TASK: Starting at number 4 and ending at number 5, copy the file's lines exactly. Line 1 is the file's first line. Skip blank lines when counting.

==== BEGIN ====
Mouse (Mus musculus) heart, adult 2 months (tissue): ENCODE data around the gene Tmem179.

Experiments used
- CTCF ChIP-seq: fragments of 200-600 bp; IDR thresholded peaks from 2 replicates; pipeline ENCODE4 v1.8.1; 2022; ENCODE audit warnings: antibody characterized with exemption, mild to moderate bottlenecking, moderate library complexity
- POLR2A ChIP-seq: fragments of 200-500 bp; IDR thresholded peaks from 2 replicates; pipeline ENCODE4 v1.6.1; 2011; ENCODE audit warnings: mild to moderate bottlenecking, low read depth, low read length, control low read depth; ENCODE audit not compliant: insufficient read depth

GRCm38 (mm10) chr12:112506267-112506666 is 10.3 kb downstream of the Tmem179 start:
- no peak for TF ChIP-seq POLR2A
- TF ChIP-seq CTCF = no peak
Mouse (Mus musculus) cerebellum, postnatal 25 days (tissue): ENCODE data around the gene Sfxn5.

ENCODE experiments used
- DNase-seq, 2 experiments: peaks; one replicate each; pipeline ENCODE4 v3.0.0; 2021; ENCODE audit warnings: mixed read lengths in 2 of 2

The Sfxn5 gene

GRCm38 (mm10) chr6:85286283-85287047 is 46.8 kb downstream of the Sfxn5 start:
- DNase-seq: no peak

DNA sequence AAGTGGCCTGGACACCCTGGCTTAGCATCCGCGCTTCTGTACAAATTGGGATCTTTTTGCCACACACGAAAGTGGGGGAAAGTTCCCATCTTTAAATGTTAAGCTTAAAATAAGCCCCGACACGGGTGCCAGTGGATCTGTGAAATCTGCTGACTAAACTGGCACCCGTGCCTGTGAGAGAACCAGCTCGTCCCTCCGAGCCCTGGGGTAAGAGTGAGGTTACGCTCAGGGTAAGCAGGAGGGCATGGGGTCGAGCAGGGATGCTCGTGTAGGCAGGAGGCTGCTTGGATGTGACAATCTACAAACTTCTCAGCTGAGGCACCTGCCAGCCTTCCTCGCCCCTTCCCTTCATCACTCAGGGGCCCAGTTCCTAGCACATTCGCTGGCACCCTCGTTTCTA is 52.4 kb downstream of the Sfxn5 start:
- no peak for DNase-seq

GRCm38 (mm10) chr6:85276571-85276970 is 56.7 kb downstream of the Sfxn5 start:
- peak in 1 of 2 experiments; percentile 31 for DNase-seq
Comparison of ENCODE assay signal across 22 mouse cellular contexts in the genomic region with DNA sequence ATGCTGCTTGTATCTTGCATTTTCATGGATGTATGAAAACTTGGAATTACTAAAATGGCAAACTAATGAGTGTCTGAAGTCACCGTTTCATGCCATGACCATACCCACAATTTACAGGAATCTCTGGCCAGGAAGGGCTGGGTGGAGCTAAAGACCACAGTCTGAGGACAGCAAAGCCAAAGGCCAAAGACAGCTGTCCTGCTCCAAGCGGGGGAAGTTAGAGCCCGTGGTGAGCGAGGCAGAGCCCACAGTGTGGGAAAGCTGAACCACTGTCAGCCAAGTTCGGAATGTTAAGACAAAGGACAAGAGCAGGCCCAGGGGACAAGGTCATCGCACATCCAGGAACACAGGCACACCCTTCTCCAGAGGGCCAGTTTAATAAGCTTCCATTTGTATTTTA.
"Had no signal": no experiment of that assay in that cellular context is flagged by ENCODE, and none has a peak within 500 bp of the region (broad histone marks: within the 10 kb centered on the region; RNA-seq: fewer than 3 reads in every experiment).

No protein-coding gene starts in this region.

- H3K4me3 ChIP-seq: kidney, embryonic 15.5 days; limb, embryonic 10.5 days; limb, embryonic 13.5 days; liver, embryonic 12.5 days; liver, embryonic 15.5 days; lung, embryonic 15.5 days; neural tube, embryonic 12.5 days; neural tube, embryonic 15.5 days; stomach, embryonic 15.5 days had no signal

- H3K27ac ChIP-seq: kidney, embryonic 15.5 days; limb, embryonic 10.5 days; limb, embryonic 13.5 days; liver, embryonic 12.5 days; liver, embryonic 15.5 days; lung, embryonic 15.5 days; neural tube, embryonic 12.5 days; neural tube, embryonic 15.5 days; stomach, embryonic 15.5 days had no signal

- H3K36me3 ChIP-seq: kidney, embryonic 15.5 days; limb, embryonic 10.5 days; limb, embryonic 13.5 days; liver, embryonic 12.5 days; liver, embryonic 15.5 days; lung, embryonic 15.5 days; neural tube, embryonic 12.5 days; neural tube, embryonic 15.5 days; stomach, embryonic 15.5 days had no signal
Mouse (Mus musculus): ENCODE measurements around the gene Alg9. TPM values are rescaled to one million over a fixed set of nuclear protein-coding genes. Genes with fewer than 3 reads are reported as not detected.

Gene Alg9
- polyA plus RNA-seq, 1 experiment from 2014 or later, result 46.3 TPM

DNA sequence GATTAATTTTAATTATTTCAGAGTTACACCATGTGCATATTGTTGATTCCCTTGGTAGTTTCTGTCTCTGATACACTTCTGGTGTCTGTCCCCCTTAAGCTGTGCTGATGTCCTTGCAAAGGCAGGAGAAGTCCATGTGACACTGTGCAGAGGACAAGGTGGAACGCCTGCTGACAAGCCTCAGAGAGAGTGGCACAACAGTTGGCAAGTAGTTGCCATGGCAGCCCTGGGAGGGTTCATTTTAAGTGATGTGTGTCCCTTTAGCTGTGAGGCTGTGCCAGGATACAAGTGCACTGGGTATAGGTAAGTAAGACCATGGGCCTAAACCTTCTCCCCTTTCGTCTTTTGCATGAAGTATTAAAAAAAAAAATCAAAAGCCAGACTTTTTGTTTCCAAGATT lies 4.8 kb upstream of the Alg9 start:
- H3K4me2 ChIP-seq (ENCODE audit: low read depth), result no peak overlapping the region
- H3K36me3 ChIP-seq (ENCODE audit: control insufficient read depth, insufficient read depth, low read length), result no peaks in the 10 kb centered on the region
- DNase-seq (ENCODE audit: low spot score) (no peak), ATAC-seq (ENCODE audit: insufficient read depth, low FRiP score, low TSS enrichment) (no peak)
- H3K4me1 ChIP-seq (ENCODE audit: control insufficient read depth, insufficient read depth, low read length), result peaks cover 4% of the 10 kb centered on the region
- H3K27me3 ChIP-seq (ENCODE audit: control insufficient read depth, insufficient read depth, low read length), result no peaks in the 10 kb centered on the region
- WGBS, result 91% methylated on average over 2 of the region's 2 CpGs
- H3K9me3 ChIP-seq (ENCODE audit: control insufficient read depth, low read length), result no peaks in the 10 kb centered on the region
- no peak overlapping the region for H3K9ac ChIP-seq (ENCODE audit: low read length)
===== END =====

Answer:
- POLR2A ChIP-seq: fragments of 200-500 bp; IDR thresholded peaks from 2 replicates; pipeline ENCODE4 v1.6.1; 2011; ENCODE audit warnings: mild to moderate bottlenecking, low read depth, low read length, control low read depth; ENCODE audit not compliant: insufficient read depth

GRCm38 (mm10) chr12:112506267-112506666 is 10.3 kb downstream of the Tmem179 start: